This study presents a method for estimating two area‐characteristic natural hazard recurrence parameters. The mean activity rate and the frequency–size power law exponent are estimated using Bayesian inference on combined empirical datasets that consist of prehistoric, historic, and instrumental information. The method provides for incompleteness, uncertainty in the event size determination, uncertainty associated with the parameters in the applied occurrence models, and the validity of event occurrences. This aleatory and epistemic uncertainty is introduced in the models through mixture distributions and weighted likelihood functions. The proposed methodology is demonstrated using a synthetic earthquake dataset and an observed tsunami dataset for Japan. The contribution of the different types of data, prior information, and the uncertainty is quantified. For the synthetic dataset, the introduction of model and event size uncertainties provides estimates quite close to the assumed true values, whereas the tsunami dataset shows that the long series of historic data influences the estimates of the recurrence parameters much more than the recent instrumental data. The conclusion of the study is that the proposed methodology provides a useful and adaptable tool for the probabilistic assessment of various types of natural hazards.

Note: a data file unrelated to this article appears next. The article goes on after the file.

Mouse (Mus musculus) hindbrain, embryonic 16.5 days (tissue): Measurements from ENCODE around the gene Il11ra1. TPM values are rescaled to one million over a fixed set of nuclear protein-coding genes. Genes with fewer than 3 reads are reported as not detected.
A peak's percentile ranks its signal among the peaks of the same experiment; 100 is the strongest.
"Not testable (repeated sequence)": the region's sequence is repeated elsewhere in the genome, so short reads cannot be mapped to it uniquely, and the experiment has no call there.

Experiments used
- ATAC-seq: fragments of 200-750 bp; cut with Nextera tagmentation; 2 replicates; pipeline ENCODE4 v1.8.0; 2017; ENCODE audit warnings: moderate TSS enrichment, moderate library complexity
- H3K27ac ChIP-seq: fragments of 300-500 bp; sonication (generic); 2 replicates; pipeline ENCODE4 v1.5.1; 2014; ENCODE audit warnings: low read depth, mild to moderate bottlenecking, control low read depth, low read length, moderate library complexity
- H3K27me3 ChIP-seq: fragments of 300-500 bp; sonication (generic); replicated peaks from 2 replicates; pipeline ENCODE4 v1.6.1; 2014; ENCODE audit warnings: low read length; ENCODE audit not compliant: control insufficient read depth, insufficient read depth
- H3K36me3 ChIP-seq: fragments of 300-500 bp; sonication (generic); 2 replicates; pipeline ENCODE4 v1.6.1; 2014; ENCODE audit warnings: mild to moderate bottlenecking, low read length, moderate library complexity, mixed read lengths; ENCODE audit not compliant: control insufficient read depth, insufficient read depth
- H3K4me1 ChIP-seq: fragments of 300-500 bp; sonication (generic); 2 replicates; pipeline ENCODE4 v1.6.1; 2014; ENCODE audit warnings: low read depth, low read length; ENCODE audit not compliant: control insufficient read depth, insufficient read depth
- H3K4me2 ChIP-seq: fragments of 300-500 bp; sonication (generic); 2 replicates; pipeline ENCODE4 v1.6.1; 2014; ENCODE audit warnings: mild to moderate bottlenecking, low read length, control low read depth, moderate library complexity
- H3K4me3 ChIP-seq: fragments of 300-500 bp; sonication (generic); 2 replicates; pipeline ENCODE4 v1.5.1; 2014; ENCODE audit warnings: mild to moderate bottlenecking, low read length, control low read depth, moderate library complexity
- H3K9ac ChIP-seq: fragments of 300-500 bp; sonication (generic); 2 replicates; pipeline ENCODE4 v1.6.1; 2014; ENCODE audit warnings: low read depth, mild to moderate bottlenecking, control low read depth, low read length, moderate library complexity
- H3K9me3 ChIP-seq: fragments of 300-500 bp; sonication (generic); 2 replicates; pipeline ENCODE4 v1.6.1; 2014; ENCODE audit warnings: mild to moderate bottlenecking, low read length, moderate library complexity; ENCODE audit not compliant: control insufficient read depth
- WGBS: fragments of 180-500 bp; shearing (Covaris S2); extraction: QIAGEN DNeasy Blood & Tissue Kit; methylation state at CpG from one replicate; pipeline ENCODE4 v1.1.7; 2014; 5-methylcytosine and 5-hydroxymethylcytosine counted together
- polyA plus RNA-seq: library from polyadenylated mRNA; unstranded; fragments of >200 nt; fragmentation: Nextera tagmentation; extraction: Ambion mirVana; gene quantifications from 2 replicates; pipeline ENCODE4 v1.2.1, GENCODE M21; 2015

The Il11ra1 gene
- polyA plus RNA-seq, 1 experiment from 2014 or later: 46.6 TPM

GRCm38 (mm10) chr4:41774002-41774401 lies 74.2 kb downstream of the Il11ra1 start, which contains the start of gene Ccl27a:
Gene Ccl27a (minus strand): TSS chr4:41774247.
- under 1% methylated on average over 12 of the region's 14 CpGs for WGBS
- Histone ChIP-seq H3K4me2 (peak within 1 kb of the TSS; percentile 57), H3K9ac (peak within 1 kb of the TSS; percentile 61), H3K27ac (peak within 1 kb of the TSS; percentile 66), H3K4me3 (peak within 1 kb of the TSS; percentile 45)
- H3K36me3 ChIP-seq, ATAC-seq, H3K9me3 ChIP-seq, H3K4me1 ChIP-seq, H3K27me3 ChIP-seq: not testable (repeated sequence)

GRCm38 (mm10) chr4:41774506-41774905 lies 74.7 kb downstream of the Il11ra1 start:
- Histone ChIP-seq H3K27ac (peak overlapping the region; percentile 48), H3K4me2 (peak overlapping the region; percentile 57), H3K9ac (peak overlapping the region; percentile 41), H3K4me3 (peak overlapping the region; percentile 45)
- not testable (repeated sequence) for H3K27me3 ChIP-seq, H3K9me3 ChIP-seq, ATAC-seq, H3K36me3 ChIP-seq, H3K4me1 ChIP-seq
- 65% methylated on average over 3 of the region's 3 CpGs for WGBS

MATLAB (https://www.mathworks.com/; last accessed 2018 03 04) was used in all computational analyzes. The synthetic data that support the findings of this study are available on request from the corresponding author. The tsunami dataset was provided by Dr. V. K. Gusiakov of the Novosibirsk Tsunami Laboratory of the Institute of Computational Mathematics and Mathematical Geophysics (NTL/ICMMG) SDRAS, Novosibirsk, Russia (HTDB/WLD, 2013).